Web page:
I’ve been thinking about Rare Disease Day on Feb. 29 for weeks. I’ve been trying to figure out how exactly I’m rare, and in what ways, and how I might address all the weird, rare, exhilaratingly absurd parts of me that make me … me.
I could write about surgery. Birthdays in the hospital. Pneumonia shots. My service dog, who I’ve never mentioned in any of my columns. Lexi was a chocolate Lab with what I suspect was an undiagnosed anxiety disorder. She didn’t know how to relax. She chewed her toys until her gums bled. She loved food more than anything and went ballistic when people asked her if she was hungry.
I loved that dog. But she was big and energetic, and I was a teen with an undiagnosed mood disorder who didn’t want to leave the house. She could open doors, pick up things I dropped, and pull my controller out by tugging on a rope tied to my armrest. We went on walks together. She went to school with me for a while, which made me popular for all the wrong reasons.
I was a junior in high school when Lexi pulled out my G-tube. I was sitting in the family den playing “The Sims 3” on a laptop I would eventually destroy by downloading an obscene amount of game mods. It didn’t hurt when Lexi pulled out my G-tube, though it probably should have. Her paw got caught on the feeding tube, and as she trotted away, I thought, “Huh. Something doesn’t feel right.”
My dad was in another state at the time. I called for my mom and said as nonchalantly as I could, “I think Lexi pulled my tube out.” She lifted my shirt and blanched. There was a hole in my stomach, an empty hole, a hole my mom never wanted to see in all her 40-something years.
My dad drove home. It was a Sunday night, and I had school the next day, so he tried to put the tube back himself. Needless to say, it was a futile endeavor. By the time he got home, the hole in my stomach had more or less closed up. He was tired and I was crying and my mom wanted to go to bed.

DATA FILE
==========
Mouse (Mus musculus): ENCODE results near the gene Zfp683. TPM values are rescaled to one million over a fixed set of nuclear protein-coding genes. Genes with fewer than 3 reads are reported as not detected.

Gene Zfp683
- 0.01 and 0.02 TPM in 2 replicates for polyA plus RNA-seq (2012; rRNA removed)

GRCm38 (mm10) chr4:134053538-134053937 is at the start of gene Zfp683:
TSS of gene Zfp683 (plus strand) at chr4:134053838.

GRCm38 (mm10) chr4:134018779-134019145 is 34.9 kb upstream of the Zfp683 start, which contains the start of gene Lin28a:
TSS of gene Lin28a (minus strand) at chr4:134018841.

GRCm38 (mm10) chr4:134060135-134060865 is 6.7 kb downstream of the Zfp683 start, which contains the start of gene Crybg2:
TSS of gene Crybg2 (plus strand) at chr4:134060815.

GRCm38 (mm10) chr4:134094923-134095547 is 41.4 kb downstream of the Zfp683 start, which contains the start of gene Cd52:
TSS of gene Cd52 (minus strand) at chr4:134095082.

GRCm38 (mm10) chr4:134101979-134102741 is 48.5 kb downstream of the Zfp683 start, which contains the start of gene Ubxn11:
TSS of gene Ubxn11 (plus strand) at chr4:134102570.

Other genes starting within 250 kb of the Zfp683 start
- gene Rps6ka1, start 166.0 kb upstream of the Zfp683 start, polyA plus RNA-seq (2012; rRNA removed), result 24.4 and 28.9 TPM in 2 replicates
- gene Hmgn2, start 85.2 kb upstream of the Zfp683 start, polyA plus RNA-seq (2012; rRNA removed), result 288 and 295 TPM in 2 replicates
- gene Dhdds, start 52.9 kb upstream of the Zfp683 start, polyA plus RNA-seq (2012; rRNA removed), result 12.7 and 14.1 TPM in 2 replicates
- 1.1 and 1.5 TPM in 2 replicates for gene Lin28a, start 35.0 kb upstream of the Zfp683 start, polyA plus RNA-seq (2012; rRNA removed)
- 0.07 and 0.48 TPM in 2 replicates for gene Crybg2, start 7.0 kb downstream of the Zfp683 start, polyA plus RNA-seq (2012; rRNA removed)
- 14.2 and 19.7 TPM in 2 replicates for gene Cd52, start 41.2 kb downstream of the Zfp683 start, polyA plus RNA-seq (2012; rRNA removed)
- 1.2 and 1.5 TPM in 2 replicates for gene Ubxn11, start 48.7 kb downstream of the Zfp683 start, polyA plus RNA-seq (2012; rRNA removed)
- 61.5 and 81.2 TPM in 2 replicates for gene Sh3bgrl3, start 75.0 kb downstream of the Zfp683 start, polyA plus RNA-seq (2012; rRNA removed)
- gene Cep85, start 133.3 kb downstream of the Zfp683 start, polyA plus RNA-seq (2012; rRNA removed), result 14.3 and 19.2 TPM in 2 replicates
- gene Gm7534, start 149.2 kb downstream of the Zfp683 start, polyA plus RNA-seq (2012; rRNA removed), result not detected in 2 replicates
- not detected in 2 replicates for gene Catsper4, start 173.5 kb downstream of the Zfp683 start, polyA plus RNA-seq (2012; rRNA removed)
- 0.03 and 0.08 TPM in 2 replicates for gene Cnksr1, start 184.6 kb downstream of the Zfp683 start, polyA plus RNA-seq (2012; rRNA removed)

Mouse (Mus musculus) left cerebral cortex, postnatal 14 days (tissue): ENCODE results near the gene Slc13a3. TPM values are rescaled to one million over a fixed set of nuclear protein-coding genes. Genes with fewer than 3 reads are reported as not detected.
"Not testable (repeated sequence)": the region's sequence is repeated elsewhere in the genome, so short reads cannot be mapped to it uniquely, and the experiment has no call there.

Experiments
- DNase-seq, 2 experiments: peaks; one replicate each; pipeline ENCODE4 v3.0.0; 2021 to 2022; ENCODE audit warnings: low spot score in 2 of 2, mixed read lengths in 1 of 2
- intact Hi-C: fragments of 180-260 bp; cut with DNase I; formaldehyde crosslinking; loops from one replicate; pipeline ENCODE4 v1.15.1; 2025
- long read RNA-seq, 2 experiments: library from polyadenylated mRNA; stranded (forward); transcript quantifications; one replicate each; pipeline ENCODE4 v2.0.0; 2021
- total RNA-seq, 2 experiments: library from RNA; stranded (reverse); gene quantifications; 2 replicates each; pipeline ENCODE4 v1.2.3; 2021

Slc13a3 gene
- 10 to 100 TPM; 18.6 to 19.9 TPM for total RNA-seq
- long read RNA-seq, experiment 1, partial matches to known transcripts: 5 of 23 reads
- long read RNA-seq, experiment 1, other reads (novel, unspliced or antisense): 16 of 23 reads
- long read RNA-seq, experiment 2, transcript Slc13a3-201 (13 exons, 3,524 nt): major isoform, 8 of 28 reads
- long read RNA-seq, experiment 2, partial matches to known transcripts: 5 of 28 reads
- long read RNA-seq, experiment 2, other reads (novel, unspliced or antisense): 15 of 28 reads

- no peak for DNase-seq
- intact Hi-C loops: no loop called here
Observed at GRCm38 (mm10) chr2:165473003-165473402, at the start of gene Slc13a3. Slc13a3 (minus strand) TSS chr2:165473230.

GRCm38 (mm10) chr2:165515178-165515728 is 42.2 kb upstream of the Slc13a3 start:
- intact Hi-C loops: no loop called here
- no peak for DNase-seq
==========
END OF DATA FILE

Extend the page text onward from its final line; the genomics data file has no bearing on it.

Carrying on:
We went to the ER. The hole in my stomach had closed up, so we could barely get a catheter in. I was able to continue with my routine tube feedings, but we had to schedule a surgery for later that week.
When it comes to surgery, I have big “T” trauma, mostly because of my spinal fusion. But there’s a special place in my animal brain for that operation in particular. It should’ve been easy. Simple. Uncomplicated. But they couldn’t find a vein, which means they couldn’t administer the anesthesia, which means I stared angrily at the operating lights as they poked and prodded. My dad stood to one side, arms crossed over his chest, ever the protector.
I didn’t like the surgeon. He was a decent guy, probably, but I have had an illogical bias against male surgeons since 2002, and I had no intention of changing my ways with my arms full of bruises. He tried to distract me by talking about “The Odyssey,” which I was reading for my advanced placement language class. Unfortunately for him, I did not like “The Odyssey,” which meant I was largely stoic and unhelpful.
In the end, they gave me laughing gas. I did not laugh. I stared fuzzily at my dad’s face, and when the surgeon shoved the G-tube through the thin lining of my stomach, I screamed.
We gave Lexi away. She was a good dog, and I don’t blame her for pulling my G-tube out. But she needed attention I was physically incapable of giving her. My dad knew a guy who wanted a dog. He had grandkids, which was the deciding factor in my mind — Lexi was born to be surrounded by adoring children. I haven’t seen her in years, but I know she’s happy, and undoubtedly on the heavier side.
I take great joy in telling people that, once upon a time, my dog pulled my G-tube out. Their reactions are priceless, and it’s not a story you hear every day. I have a hole in my stomach, and if you step on the tube it comes right out. It’s like a magic trick!
Maybe I’m not rare so much as my stories are.
Note: SMA News Today is strictly a news and information website about the disease. It does not provide medical advice, diagnosis, or treatment. This content is not intended to be a substitute for professional medical advice, diagnosis, or treatment. Always seek the advice of your physician or other qualified health provider with any questions you may have regarding a medical condition. Never disregard professional medical advice or delay in seeking it because of something you have read on this website. The opinions expressed in this column are not those of SMA News Today, or its parent company, BioNews Services, and are intended to spark discussion about issues pertaining to spinal muscular atrophy.
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